Thalamic Stroke

What Is A Thalamic Stroke?

A thalamic stroke is so named because it occurs in the lower area of the brain, known as the thalamus. The thalamus serves as a sort of relay and coordination center in the brain, so any damage to it can cause a variety of symptoms and problems. There is actually a thalamus on each side of the brain, which is why a stroke very often affects only one side of the body.

A stroke is said to occur when the blood supply to the brain is suddenly interrupted. Unless the flow of blood can be quickly restored, brain cells begin to die, and various functions the brain controls begin to deteriorate. This is why it is so important that a stroke, particularly a thalamic stroke, be treated as quickly as possible. Quite literally, every minute counts. The blood supply to the brain can be interrupted in several ways, such as a blocked artery, due to the presence of plaque, or a burst artery caused by high blood pressure. The formation of a blood clot can also cause a stroke.

Right Side Or Left Side Makes A Difference - If one suffers a thalamic stroke on the right side of the brain, it will be the left side of the body that is affected. The right side of the brain also controls to some degree our thinking and reasoning process, especially logical thought. Put in simple terms, a person who has suffered a thalamic stoke on the right side of their brain may be able to paint a beautiful picture, but have difficulty in putting two and two together to make four.

If one has a thalamic stroke on the left side of the brain, it is the right side of the body that may experience some impairment or paralysis. Speech may be affected also, as our ability to speak, communicate, and express languages is controlled in this part of the brain. The fact that the thalamus is directly connected to the cerebral cortex is the reason why muscles in the face, legs, or arms are often affected.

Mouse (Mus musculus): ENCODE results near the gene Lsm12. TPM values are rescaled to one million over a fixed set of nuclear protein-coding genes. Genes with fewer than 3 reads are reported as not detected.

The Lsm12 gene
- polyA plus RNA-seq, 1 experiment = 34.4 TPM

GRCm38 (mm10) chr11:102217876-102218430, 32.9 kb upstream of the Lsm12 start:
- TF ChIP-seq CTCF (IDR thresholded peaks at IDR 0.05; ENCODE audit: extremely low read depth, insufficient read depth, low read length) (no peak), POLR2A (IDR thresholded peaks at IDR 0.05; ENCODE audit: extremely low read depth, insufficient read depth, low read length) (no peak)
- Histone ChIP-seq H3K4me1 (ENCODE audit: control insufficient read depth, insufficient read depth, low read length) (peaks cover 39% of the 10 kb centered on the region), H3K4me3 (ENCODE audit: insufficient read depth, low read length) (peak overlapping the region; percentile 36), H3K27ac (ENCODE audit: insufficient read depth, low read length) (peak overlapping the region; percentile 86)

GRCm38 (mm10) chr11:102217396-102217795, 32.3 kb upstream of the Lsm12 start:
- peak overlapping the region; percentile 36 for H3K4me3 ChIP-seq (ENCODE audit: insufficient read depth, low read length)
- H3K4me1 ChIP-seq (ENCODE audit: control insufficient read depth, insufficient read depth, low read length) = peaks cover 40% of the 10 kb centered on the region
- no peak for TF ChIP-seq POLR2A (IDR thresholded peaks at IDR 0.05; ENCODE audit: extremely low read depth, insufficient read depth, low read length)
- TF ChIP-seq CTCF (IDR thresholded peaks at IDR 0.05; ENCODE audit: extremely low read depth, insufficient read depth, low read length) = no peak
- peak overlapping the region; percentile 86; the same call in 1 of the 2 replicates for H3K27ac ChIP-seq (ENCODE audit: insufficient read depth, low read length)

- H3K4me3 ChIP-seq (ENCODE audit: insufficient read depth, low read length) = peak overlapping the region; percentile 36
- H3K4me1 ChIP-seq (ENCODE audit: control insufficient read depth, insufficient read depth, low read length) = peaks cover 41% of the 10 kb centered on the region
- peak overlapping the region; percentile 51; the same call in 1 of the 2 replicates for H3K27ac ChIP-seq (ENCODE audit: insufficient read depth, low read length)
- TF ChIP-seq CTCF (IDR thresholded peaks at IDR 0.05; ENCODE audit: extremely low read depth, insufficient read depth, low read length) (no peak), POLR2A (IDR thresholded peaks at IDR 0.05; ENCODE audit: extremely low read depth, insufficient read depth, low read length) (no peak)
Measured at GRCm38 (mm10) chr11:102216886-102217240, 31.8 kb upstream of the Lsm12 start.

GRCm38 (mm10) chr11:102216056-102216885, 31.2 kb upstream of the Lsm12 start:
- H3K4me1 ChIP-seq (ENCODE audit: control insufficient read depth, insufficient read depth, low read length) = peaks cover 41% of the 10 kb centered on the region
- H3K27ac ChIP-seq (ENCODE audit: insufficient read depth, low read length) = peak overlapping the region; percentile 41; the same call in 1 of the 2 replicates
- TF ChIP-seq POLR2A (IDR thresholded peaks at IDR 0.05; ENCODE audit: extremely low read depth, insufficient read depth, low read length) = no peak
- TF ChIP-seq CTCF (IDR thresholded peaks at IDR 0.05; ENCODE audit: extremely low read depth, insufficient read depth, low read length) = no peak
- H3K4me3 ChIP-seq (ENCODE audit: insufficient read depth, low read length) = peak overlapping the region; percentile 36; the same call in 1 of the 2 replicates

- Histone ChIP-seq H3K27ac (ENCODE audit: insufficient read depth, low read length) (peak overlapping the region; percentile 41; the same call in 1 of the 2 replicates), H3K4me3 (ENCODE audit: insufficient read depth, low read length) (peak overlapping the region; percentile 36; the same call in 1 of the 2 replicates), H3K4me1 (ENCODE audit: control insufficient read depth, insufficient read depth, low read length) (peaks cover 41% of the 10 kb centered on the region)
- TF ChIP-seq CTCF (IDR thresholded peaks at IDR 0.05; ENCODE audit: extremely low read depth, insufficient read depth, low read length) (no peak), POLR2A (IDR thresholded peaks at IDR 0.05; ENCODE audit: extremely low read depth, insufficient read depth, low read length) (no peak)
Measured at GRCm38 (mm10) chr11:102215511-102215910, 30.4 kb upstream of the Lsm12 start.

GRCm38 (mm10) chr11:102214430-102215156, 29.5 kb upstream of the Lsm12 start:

Severity Of Symptoms - Symptoms of a thalamic stroke usually come about suddenly, though in some cases they can be slower to develop, but this is rather rare. The severity of the symptoms is usually directly proportional to both the severity of the stroke itself, as well as the time elapsed before treatment is given. As we have seen above, the symptoms experienced are also a function of which side of the brain has been affected. A stroke affecting both sides of the brain is rare, but would apt to be lethal, as the entire brain would likely be affected.

Initial Stroke Symptoms - The usual symptoms when a stroke first occurs include, in various degrees, numbness or tingling feelings in the extremities, facial paralysis, difficulty speaking, and often confusion. Some stroke sufferers lose consciousness, while others simply become sleepy or listless. Headaches often occur in conjunction with a stroke, but pain in other areas is usually not experienced.

Recovery Is Often Difficult - Those who have suffered a stroke often face a long period of therapy and recovery. Some recover completely in a short period of time, while others may never recover completely, and always will experience lameness, weakness, or paralysis in certain muscles, often facial muscles or arm muscles. It is not altogether uncommon for stroke patients to have a tendency to give up, recognizing they no longer have the full control over their lives they once had. In this regard, having a support network of family, friends, or associating with other stroke patients can be of extreme importance.